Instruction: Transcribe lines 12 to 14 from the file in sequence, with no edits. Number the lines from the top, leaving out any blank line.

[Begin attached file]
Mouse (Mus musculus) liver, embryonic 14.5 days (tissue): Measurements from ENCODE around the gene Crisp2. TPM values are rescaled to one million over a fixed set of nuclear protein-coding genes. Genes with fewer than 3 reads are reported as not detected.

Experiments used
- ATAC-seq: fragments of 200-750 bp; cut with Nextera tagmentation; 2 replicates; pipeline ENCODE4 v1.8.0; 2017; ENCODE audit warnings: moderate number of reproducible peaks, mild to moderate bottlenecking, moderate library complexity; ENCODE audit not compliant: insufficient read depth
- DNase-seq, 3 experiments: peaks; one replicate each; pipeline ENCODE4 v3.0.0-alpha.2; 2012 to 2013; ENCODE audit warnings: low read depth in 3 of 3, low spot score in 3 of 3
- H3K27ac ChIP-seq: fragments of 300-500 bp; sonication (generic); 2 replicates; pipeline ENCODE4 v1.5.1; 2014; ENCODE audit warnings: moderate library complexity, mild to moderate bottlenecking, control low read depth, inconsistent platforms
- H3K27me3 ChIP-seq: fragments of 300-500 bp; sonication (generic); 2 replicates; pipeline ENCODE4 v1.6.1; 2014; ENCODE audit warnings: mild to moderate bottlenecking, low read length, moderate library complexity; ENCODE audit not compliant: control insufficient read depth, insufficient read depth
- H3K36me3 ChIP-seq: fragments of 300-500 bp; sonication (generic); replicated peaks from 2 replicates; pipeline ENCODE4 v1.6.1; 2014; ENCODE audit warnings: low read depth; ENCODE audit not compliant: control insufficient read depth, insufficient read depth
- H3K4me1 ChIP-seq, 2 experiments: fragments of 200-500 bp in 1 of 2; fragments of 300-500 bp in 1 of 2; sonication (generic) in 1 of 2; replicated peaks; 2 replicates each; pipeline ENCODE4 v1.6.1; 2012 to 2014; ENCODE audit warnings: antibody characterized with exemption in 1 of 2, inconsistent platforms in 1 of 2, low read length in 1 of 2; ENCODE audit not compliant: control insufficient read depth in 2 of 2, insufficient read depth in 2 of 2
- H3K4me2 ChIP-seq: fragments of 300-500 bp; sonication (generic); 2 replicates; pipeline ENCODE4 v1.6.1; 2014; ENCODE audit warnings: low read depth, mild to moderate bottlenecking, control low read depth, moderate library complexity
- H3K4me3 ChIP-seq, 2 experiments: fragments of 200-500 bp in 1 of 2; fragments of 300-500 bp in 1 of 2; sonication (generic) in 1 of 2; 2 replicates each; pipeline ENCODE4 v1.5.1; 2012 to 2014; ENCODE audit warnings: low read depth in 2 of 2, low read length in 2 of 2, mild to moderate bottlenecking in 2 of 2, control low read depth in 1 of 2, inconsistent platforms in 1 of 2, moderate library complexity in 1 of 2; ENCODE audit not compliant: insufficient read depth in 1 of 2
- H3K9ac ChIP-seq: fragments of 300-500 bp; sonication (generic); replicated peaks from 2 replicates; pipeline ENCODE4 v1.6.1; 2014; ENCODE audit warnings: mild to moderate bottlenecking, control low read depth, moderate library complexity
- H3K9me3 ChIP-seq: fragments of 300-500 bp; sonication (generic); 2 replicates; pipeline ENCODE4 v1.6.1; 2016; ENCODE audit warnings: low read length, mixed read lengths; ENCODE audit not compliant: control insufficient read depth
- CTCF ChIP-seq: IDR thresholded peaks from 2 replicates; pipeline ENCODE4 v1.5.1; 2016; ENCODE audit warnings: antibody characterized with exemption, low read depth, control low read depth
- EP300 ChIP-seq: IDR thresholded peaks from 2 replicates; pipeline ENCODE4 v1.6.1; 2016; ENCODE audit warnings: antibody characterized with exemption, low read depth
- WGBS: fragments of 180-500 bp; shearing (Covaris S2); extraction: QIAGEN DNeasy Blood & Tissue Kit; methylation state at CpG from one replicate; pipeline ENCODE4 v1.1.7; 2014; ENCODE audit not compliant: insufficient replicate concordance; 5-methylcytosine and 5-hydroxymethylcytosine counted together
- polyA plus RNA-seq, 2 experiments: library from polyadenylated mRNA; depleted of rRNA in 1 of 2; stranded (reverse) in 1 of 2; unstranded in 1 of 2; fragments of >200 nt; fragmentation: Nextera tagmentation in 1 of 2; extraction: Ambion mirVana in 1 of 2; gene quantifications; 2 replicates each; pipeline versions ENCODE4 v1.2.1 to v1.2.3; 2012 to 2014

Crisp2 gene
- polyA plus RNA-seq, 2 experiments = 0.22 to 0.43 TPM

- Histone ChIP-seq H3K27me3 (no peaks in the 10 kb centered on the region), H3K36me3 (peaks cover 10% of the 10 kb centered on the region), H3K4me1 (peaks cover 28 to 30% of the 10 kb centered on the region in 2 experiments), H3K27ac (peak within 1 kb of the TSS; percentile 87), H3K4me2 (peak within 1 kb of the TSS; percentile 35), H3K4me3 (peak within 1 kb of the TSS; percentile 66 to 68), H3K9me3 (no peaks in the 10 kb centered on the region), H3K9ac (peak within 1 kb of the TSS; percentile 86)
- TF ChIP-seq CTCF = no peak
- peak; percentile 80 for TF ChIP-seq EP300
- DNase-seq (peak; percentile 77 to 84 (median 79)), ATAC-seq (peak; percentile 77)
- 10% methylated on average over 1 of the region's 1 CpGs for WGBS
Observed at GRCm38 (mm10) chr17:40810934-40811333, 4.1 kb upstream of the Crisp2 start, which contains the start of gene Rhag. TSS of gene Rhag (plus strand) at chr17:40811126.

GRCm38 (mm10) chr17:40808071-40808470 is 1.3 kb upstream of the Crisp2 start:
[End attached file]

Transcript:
- H3K9me3 ChIP-seq: fragments of 300-500 bp; sonication (generic); 2 replicates; pipeline ENCODE4 v1.6.1; 2016; ENCODE audit warnings: low read length, mixed read lengths; ENCODE audit not compliant: control insufficient read depth
- CTCF ChIP-seq: IDR thresholded peaks from 2 replicates; pipeline ENCODE4 v1.5.1; 2016; ENCODE audit warnings: antibody characterized with exemption, low read depth, control low read depth
- EP300 ChIP-seq: IDR thresholded peaks from 2 replicates; pipeline ENCODE4 v1.6.1; 2016; ENCODE audit warnings: antibody characterized with exemption, low read depth